The 2018-19 Warriors return to Minneapolis on Friday; they have won 50 or more games six years in a row. With less than 10 games remaining, they are gearing up for another title run.
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From the very beginning when the Timberwolves became an organization, the days of owners Marv and Harv playing their home games at the old Metrodome, it’s been one bumpy ride after another.
Obviously, I’ve covered sports long enough to have a feel for what’s good and what’s not. Right now, the Minnesota Timberwolves have me in limbo.
Butler’s demand hurt the team. They became disjointed and distracted and started losing. Case in point: The Wolves slipped to 4-9, including five consecutive losses and being 0-8 on the road.
Over the last 14 years, the Timberwolves have reached the playoffs just once. On the final day of last season, the team beat Denver in overtime to clinch the eighth and final spot. Then Houston beat them in the playoffs in five games.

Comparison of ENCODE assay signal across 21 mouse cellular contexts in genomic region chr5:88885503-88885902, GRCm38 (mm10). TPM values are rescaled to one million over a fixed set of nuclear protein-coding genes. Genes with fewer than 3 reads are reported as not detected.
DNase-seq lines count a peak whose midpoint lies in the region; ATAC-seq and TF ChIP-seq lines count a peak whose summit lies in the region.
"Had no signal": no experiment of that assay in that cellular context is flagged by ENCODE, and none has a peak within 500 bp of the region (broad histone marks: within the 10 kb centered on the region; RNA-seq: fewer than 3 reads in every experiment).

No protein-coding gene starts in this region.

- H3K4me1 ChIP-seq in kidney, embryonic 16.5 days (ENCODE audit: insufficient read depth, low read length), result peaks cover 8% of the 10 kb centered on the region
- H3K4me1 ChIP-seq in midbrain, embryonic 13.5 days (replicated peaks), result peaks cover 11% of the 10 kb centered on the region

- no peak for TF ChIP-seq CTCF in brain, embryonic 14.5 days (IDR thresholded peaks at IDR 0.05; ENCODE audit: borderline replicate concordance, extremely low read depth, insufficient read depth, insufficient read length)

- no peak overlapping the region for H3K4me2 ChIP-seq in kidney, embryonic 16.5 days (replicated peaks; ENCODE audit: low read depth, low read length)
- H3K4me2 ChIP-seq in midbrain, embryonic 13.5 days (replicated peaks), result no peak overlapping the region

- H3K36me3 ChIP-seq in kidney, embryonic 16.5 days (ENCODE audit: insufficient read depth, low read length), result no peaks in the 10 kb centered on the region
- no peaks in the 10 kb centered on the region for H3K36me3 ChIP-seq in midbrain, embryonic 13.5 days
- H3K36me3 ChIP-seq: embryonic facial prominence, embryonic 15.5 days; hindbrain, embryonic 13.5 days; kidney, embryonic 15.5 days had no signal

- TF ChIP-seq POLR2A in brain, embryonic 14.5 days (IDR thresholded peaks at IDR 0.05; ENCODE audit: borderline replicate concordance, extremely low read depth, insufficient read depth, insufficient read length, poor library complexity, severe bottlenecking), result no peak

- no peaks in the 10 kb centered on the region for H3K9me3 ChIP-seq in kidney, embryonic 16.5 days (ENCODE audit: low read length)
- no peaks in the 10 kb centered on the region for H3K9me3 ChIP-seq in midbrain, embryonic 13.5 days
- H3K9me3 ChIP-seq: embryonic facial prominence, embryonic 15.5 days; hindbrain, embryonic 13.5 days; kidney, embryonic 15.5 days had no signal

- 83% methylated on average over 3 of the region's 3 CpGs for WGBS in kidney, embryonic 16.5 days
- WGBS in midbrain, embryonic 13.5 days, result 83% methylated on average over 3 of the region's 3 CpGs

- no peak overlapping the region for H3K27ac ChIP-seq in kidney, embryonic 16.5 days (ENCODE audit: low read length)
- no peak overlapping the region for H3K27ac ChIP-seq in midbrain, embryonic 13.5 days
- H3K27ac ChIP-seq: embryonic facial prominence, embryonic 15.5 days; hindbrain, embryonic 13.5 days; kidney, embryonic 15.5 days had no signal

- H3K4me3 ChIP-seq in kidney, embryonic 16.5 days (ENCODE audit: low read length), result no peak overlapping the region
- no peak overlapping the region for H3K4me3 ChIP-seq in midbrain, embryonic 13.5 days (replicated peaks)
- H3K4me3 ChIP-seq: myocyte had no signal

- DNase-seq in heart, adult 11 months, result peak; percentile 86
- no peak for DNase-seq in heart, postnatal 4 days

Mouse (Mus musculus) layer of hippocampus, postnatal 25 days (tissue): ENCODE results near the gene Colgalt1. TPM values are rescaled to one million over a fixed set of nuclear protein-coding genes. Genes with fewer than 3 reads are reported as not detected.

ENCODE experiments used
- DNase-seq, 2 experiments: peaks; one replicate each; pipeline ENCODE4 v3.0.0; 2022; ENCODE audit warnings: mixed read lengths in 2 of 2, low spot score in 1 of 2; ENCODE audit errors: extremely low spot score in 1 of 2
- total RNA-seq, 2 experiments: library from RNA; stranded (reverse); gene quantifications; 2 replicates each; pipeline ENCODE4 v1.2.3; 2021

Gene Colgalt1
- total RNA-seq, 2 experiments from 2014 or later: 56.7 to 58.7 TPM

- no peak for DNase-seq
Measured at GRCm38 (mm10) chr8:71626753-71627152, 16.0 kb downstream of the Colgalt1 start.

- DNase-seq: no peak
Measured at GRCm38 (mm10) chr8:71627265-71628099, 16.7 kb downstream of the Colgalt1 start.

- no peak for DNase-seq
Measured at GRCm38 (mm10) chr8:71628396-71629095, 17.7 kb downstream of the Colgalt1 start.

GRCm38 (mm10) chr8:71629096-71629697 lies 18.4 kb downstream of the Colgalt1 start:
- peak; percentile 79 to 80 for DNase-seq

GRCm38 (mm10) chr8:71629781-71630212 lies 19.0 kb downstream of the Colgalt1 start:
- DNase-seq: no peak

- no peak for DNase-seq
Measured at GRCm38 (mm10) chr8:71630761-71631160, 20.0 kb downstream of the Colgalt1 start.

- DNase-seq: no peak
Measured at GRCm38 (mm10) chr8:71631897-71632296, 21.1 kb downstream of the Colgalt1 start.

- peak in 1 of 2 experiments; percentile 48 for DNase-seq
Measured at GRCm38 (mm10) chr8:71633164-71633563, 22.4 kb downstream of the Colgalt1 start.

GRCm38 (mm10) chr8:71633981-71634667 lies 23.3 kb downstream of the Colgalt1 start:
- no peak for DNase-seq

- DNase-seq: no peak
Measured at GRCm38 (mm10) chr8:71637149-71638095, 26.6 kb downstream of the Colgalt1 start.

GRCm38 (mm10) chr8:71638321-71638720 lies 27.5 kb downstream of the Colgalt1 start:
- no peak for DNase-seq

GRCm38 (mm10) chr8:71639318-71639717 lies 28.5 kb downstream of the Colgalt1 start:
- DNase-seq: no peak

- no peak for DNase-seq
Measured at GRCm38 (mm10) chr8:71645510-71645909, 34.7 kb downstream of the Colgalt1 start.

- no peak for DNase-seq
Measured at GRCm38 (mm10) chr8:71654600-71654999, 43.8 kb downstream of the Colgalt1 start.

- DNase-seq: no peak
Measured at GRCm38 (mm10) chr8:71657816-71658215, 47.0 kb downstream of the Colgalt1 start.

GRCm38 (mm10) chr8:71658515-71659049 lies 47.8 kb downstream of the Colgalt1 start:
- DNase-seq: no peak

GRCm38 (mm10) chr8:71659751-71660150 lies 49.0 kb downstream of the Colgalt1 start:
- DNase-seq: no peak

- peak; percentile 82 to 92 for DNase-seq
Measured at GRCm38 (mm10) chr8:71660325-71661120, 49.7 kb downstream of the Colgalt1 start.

For the first time in years, the Timberwolves had two-players selected; Towns played well in the game, and Butler did not play at all. The fact that the two guys took separate flights to and from the All-Star game speaks to the seriousness of their issues with each other.
The excitement of free agency wasn’t limited to just LeBron James — well, it basically was — but there were other big names, too, like Demarcus Cousins, Chris Paul and Paul George.
To tell the truth, I didn’t watch a single second of last week’s NBA Draft. Despite ESPN’s “two unique, simultaneous telecasts” on two of their channels, this overhyped spectacle still wasn’t enough to pique my interest. It lost my attention too long ago to remember.
Rarely do we see a sweep in the NBA Finals, but the Golden State Warriors, after sweeping the Cleveland Cavaliers 4-0, can stake their claim among the greatest teams in NBA history.
The Warriors remember what happened two years ago when Cleveland rallied from 0-2 to win the title in seven games. The Warriors were 73-9 in the regular season.